VICUS.COM (30 Aug. 2000)
-- Between 50 million and 60 million Americans have evidence of
hypertension, the most common clinical condition encountered by
health-care professionals. It is expected this number will increase as
the population grows older and lives longer.
High blood pressure
in the United States
High blood pressure (HBP, or hypertension)
was listed as the primary cause of death of 42,565 Americans
in 1997*. HBP was listed as a primary or contributing cause of
death in about 210,000 of the more than 2 million U.S. deaths
About 50 million Americans age 6 and
older have HBP
1 in 5 Americans (and 1 in 4 adults) has
The cause of 90%-95% of cases of HBP
isnít known; however, HBP is easily detected and usually
People with lower educational and income
levels tend to have higher levels of blood pressure
Of those with HBP, 26.2% are on
medication but donít have their HBP under control; and
14.8% arenít on medication
*Latest date for which data are
Heart Association, 2000 Heart and Stroke Statistical Update
In the past
there has been a re-analysis of what is considered appropriate therapy
for high blood pressure.
In 1997, the
organization that provides guidelines to primary-care physicians on
the treatment of high blood pressure, the Joint National Committee (JNC)
on Prevention, Detection, Evaluation and Treatment of High Blood
Pressure, asserted that successful treatment of hypertension requires
aggressive blood pressure reduction. Furthermore, it recommended a
more holistic approach that included consideration of concurrent
cardiovascular disease and the presence of risk factors, especially
diabetes, in the treatment approach to hypertension (JNC-VI, 1997).
2000, two events further defined what has often been called the
"silent killer." In March, during the 49th annual American
College of Cardiology (ACC) meeting in Anaheim, Calif., a more
holistic approach to treating hypertension was reinforced. During the
update session on hypertension, chaired by Prakash Deedwania, M.D., of
the Veterans Affairs Medical Center/UCSF School of Medicine in San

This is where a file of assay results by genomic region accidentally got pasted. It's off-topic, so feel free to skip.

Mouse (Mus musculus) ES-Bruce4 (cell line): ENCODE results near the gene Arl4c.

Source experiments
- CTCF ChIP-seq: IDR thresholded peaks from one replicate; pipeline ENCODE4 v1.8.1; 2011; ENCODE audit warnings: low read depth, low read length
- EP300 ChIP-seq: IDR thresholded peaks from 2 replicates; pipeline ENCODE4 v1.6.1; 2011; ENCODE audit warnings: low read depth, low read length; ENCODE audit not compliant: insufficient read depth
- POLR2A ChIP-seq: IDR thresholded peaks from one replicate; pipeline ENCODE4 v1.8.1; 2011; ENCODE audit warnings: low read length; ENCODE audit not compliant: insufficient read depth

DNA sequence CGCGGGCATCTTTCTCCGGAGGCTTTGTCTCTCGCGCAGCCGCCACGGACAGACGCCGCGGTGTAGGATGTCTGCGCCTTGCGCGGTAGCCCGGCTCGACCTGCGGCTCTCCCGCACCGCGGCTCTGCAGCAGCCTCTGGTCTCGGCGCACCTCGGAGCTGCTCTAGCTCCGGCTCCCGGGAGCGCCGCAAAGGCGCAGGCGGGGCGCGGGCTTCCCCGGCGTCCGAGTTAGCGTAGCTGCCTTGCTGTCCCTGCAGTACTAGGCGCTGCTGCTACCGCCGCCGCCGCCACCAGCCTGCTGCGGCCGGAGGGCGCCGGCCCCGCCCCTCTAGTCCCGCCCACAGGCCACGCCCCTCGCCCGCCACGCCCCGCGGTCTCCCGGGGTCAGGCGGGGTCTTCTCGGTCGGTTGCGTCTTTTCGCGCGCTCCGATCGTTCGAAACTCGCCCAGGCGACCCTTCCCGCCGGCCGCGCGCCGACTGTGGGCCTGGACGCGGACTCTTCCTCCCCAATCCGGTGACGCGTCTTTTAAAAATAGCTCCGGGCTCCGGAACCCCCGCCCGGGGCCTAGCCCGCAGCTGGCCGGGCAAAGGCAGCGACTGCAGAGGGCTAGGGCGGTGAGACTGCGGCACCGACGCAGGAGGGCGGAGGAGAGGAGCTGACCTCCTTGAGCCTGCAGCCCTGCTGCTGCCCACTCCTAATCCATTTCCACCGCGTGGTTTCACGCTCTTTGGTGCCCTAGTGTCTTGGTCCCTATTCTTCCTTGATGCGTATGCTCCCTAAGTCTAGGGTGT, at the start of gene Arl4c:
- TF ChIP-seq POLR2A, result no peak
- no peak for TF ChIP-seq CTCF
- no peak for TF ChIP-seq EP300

Francisco, two messages were emphasized:
is not just a disease of numbers. Do not focus on blood pressure
the whole patient to prevent damage to target organs such as the
heart, brain, kidneys and eyes.
clinical advisory statement from the National Institutes of Health,
released on May 4, 2000, states that for middle-aged and older
blood pressure (the first and higher number in a
blood-pressure reading) is more important than diastolic
pressure (the second and lower number) for diagnosing and
monitoring hypertension. The advisory is summarized below:
blood pressure should be the principal value for detecting,
evaluating and treating hypertension, especially in middle-aged
and older Americans.
blood pressure below 140/90 mm Hg throughout one's lifetime to
protect against organ damage.
conditions, such as diabetes, kidney disease and heart failure,
require more stringent blood-pressure control.
blood-pressure targets (e.g., systolic blood pressure of "100
plus your age") are unsubstantiated and inappropriate.
the National Heart, Lung, and Blood Institute and the American Heart
Association, only 68% of hypertensive adults in the United States know
they have the condition, and only a little more than half (54%)
receive treatment for it. The unfortunate fact is that only 27% have
their blood pressure under control. The benefits to be realized from
detection and treatment of hypertension are far-reaching.
approach to treatment is clearly advocated by opinion leaders in allopathic
Cushman, M.D., from the University of Tennessee, who spoke at the ACC
meeting, emphasized the importance of lifestyle modification as a
strategy to slow the onset of hypertension. According to Cushman,
lifestyle modification can reduce blood pressure. Among hypertensive
patients, regular exercise (30 minutes four times per week) can reduce
blood pressure by 5 mm to 10 mm Hg. Even in people who are not
hypertensive, this level of activity can lower blood pressure by up to
3 mm Hg.
complementary strategies to recommend for the treatment of the
syndrome known as hypertension include:
reduction of 5 to 10 kg (11 to 22 pounds). This can reduce blood
pressure, especially in patients with borderline hypertension.
excessive alcohol consumption (more than two drinks/day). There
can be a 1 mm Hg reduction in blood pressure for each
one-drink/day reduction in alcohol consumption, but having more
than two drinks a day is not recommended.
restriction in diet (especially in certain ethnic groups, such as
article was updated on 30 Aug. 2000.
Russo Jr., PharmD, is senior
vice president of medical communications at Vicus.com. He is a
pharmacist and medical writer with more than 20 years of experience in
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Excess mortality associated with increased pulse pressure among
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